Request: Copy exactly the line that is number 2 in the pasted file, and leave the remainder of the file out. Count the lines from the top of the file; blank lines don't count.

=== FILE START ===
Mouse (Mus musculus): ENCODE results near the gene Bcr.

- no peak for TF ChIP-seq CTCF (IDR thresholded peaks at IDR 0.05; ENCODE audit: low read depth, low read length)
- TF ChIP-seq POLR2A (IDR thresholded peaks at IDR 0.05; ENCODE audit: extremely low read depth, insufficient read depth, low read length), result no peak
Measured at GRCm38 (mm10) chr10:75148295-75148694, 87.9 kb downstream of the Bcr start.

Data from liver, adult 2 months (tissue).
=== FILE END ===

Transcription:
- no peak for TF ChIP-seq CTCF (IDR thresholded peaks at IDR 0.05; ENCODE audit: low read depth, low read length)